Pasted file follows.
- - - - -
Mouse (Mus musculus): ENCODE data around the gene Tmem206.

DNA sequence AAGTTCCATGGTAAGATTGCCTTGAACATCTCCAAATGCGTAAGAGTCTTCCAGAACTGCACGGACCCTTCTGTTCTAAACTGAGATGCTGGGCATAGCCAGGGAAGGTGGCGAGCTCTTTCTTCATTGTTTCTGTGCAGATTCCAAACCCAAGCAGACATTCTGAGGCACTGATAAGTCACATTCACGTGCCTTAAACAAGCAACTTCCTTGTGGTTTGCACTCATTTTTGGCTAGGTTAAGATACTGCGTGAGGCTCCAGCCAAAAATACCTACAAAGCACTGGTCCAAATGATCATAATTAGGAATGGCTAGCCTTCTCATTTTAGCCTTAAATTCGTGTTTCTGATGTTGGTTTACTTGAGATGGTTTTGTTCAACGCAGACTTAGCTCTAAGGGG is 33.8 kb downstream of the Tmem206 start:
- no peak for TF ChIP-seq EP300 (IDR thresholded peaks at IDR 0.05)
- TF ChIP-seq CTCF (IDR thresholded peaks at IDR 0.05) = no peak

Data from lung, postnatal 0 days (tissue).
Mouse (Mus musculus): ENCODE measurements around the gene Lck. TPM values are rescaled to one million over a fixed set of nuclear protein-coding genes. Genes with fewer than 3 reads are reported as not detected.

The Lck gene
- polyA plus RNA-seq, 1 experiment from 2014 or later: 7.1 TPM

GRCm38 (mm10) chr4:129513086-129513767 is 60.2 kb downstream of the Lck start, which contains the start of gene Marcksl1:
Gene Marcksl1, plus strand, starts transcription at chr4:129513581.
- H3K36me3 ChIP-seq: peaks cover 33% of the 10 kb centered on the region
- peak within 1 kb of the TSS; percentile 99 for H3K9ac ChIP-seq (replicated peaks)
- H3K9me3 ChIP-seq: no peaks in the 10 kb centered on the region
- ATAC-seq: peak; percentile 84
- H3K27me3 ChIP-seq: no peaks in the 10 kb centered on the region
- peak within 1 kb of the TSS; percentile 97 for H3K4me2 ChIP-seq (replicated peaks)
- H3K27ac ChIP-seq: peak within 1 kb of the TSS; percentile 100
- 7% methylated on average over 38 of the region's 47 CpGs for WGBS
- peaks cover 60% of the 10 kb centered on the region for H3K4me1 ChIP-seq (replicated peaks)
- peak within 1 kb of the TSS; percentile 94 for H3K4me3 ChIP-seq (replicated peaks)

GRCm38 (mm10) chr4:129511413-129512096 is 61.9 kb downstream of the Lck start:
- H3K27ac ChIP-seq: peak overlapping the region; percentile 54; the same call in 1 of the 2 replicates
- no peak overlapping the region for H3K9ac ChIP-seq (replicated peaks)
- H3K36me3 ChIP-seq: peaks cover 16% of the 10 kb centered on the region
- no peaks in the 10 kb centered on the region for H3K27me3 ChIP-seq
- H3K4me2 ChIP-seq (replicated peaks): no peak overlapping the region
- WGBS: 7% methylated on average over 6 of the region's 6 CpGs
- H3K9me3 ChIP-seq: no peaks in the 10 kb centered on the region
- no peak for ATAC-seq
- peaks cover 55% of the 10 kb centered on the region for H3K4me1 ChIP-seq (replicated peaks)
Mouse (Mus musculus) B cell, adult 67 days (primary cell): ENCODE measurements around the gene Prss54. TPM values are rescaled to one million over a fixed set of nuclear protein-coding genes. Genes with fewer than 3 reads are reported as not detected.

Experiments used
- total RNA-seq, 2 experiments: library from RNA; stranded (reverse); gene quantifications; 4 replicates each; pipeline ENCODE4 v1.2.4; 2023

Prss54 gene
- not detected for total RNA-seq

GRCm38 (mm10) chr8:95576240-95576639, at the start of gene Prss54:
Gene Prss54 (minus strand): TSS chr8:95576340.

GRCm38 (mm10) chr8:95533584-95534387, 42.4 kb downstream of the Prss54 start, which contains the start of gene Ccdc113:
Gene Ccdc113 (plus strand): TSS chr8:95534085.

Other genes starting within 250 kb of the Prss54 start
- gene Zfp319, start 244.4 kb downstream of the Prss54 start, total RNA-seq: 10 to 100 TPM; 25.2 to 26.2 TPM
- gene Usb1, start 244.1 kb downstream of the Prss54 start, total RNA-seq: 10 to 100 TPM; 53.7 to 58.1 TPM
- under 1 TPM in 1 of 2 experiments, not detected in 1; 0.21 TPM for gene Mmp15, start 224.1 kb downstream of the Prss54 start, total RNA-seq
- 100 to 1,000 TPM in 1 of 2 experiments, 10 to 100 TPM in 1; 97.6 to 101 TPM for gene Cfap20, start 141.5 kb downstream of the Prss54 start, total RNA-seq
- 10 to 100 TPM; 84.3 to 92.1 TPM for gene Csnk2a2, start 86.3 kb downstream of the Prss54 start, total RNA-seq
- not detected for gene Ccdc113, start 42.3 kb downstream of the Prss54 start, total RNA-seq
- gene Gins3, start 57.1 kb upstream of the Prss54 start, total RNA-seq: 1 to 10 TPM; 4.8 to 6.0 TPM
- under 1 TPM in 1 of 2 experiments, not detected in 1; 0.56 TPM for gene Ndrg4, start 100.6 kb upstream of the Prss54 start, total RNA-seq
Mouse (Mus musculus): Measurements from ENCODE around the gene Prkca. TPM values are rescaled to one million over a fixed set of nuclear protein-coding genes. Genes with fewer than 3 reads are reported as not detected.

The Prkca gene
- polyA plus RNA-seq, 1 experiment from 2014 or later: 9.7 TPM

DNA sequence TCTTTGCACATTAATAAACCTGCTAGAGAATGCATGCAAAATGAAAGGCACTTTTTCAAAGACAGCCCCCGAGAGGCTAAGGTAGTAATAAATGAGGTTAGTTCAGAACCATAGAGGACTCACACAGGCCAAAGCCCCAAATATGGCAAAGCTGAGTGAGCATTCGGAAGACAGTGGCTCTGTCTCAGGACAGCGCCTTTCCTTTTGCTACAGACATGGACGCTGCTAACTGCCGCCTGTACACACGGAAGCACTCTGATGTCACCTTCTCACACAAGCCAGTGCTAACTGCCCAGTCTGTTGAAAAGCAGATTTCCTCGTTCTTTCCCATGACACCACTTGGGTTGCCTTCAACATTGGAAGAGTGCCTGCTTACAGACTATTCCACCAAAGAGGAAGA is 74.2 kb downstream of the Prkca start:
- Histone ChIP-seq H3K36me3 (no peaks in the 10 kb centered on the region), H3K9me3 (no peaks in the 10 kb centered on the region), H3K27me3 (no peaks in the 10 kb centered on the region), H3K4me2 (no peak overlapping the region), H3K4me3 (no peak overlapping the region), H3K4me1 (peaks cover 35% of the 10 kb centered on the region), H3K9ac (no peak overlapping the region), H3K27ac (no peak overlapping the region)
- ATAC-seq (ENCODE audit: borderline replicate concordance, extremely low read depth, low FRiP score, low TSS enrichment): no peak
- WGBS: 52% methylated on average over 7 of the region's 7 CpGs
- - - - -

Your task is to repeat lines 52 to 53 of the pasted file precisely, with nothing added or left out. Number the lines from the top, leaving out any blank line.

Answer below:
DNA sequence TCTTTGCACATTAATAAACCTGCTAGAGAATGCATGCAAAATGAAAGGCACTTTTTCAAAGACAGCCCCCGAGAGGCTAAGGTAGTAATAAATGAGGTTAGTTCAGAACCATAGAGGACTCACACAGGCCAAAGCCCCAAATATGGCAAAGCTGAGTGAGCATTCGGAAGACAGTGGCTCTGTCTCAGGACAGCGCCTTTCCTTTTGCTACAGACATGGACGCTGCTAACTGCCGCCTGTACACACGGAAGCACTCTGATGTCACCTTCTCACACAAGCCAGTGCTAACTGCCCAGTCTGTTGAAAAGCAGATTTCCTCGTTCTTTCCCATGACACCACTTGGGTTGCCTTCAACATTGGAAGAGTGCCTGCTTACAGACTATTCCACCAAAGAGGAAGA is 74.2 kb downstream of the Prkca start:
- Histone ChIP-seq H3K36me3 (no peaks in the 10 kb centered on the region), H3K9me3 (no peaks in the 10 kb centered on the region), H3K27me3 (no peaks in the 10 kb centered on the region), H3K4me2 (no peak overlapping the region), H3K4me3 (no peak overlapping the region), H3K4me1 (peaks cover 35% of the 10 kb centered on the region), H3K9ac (no peak overlapping the region), H3K27ac (no peak overlapping the region)